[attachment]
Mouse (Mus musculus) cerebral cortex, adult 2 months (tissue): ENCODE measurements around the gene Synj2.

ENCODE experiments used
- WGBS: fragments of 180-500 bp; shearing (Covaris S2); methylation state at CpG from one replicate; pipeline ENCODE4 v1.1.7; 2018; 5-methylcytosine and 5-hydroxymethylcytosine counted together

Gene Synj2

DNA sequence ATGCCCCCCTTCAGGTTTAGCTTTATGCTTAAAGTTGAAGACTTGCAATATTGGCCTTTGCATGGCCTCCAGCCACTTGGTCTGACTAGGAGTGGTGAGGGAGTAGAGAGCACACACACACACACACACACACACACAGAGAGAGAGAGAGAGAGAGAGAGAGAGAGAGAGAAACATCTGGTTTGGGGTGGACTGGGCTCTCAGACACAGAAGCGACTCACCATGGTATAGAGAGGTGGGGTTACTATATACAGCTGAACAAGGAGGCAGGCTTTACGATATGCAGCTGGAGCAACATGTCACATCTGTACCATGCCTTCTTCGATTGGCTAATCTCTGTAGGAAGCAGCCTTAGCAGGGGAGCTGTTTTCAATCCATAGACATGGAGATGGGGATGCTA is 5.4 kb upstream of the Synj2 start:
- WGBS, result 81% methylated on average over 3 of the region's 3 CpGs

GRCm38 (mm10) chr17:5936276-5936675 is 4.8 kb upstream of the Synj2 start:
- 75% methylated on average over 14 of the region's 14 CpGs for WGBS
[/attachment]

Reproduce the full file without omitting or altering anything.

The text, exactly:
Mouse (Mus musculus) cerebral cortex, adult 2 months (tissue): ENCODE measurements around the gene Synj2.

ENCODE experiments used
- WGBS: fragments of 180-500 bp; shearing (Covaris S2); methylation state at CpG from one replicate; pipeline ENCODE4 v1.1.7; 2018; 5-methylcytosine and 5-hydroxymethylcytosine counted together

Gene Synj2

DNA sequence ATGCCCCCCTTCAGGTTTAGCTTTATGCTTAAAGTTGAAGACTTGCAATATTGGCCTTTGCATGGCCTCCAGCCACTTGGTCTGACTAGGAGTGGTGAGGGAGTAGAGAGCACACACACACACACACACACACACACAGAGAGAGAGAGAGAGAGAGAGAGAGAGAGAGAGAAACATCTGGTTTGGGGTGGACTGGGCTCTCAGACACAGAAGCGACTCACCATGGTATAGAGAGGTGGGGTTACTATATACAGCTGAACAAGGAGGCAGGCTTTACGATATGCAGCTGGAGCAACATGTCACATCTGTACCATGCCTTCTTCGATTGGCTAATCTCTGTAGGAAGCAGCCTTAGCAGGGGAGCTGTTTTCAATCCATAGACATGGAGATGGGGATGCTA is 5.4 kb upstream of the Synj2 start:
- WGBS, result 81% methylated on average over 3 of the region's 3 CpGs

GRCm38 (mm10) chr17:5936276-5936675 is 4.8 kb upstream of the Synj2 start:
- 75% methylated on average over 14 of the region's 14 CpGs for WGBS